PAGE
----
Do you find yourself exhausted from work these days? You're not the only one.

A recent study by the Families and Work Institute found that more than half of Americans feel overwhelmed or overworked on the job at least some of the time. Unsurprisingly, these same individuals reported loss of sleep, poorer health, and negatively impacted relationships.

All these factors are the perfect storm for burnout, with its accompanying fatigue, anxiety, and depression. If you feel yourself headed in this direction, the good news is that some slight tweaks to your regular routine can help you feel less overwhelmed--and will make you healthier and more productive in the long run.

I spoke with several top executive coaches, and here are some tried and true strategies they suggest for the exhausted entrepreneur, manager, or worker:

1. Set aside time each day to give yourself a mental break.

Our brains were not designed to work nonstop. We need down time to rest and reset. Schedule a specific time each day--even if it's as short as 30 or 60 minutes--not to do work or even think about work. If you get work emails on your phone, put it away in another room. This time away from work will help you feel more balanced on a day-to-day basis.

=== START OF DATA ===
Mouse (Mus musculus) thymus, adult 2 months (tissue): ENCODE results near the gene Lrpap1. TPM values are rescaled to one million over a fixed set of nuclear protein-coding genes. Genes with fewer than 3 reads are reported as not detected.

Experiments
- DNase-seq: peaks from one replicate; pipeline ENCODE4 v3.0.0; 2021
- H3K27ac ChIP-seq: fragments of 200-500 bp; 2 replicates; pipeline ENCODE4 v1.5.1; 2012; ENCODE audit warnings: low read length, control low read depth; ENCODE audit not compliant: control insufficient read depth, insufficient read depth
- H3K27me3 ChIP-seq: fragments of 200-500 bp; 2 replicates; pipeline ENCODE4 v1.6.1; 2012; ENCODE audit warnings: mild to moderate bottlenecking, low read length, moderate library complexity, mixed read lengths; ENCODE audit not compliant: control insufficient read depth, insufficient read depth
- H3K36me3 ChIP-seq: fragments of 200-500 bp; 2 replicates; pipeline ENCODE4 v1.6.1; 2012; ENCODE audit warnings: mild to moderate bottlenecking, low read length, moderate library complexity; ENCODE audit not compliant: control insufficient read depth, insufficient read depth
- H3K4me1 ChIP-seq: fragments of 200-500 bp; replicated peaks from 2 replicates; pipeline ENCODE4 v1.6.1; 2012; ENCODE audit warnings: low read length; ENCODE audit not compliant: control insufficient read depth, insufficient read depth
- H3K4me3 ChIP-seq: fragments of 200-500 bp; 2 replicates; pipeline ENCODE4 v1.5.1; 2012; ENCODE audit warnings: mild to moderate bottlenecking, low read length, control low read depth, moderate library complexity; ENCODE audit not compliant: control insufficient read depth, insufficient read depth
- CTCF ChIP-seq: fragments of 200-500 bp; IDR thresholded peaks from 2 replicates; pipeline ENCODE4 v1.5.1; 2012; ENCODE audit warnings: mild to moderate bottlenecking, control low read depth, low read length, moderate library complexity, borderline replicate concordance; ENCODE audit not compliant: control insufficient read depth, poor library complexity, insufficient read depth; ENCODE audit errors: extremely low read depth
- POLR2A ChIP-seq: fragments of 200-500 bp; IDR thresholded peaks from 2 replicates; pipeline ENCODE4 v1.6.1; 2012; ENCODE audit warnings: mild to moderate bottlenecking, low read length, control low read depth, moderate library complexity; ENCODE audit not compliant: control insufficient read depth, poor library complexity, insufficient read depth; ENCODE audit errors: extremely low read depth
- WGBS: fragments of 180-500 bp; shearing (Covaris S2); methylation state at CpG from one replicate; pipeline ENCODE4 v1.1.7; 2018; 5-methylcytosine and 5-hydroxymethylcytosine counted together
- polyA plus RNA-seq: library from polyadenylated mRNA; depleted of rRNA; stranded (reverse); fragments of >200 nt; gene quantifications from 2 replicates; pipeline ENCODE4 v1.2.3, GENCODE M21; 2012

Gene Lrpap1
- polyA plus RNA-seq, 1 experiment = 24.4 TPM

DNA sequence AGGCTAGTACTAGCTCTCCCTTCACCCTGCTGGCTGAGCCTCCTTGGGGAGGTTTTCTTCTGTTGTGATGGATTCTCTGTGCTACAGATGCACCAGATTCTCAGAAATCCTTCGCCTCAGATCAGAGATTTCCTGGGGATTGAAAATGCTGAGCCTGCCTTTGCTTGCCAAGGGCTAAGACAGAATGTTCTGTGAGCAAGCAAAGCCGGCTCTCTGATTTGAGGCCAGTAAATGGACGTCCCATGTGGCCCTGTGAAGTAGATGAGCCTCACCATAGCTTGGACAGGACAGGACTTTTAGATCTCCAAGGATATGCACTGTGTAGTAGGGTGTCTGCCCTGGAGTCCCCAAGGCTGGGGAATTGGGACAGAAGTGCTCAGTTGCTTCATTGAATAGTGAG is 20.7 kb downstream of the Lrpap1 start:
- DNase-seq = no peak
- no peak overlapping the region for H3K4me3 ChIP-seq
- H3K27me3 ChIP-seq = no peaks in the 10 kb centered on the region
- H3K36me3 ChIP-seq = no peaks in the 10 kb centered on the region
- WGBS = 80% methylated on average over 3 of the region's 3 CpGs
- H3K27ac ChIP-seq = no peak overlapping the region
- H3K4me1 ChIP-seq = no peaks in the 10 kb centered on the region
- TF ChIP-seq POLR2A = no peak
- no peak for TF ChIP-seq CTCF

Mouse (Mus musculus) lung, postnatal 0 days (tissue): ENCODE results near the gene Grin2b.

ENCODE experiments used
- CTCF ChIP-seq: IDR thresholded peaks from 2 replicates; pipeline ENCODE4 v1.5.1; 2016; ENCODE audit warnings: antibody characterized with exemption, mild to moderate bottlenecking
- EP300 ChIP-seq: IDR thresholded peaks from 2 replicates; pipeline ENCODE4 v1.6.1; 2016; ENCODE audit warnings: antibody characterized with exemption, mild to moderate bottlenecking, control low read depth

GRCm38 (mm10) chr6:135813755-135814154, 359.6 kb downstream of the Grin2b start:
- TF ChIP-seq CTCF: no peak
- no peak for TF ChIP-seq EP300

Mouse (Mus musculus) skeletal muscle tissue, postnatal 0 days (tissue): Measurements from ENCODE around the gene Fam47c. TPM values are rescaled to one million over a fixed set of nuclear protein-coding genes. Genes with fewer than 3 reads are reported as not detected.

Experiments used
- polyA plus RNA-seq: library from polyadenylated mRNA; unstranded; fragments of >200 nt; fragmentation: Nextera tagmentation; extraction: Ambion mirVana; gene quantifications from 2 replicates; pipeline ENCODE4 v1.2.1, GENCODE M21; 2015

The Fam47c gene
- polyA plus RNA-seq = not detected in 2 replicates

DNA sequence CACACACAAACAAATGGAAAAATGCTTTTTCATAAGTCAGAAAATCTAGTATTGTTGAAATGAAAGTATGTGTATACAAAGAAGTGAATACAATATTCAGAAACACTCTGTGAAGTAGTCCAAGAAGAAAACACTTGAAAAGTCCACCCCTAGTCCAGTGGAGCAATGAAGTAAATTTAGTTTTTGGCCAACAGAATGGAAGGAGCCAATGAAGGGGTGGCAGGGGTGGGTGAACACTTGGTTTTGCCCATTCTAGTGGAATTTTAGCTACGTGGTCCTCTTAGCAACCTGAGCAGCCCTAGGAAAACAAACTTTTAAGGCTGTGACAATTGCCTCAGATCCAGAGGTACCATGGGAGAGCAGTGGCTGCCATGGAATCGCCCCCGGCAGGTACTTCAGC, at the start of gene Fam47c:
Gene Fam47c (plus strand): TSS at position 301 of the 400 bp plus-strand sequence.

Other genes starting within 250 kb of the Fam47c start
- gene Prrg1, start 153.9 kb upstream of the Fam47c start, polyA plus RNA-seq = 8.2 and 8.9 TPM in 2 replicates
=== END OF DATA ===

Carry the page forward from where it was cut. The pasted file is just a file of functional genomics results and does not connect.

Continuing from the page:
2. Take up a hobby or activity that you love.

Engaging in a hobby helps improve your mood and outlook on life. Doing something completely different from your job can also stimulate your creativity. You'll be healthier and happier overall, and you'll actually be able to think more clearly when you're on the job.

3. Reserve weekly time with your loved ones.

Spending just a few hours a week of quality time with our significant others, children, and friends can do us--and our relationships--a world of good. In fact, a single positive conversation with our spouses can improve our mood for an entire week. The important thing is to schedule this time to make sure it happens, and to be fully present to your loved ones when you are with them.

4. Delegate the least enjoyable parts of your job to others.

We all have work responsibilities that we enjoy and those that totally drain us. If you are in a leadership position, consider delegating the least favorite parts of your job to someone who will enjoy them more--and will probably be more effective as a result. Otherwise, have a discussion with your supervisor about the best use of your time and skills, or figure out together how to make your responsibilities less exhausting. He or she should want to help you avoid burnout.

5. Plan for at least one vacation during the year.

Compared to our counterparts in other industrialized countries, American workers take very few vacation days. But a true vacation--one uninterrupted by phone calls, emails, or work crises--is essential for giving your mind and body much-needed rest. It will also help you remember that life has far more to offer you than work, and that your identity is made up of more than what you do. Just make sure to be as committed to taking time off as you are to your job.

Looking ahead to a new year is a perfect time to try to establish some new and healthier life patterns. Your future self will no doubt thank you for saving yourself from exhaustion and burnout.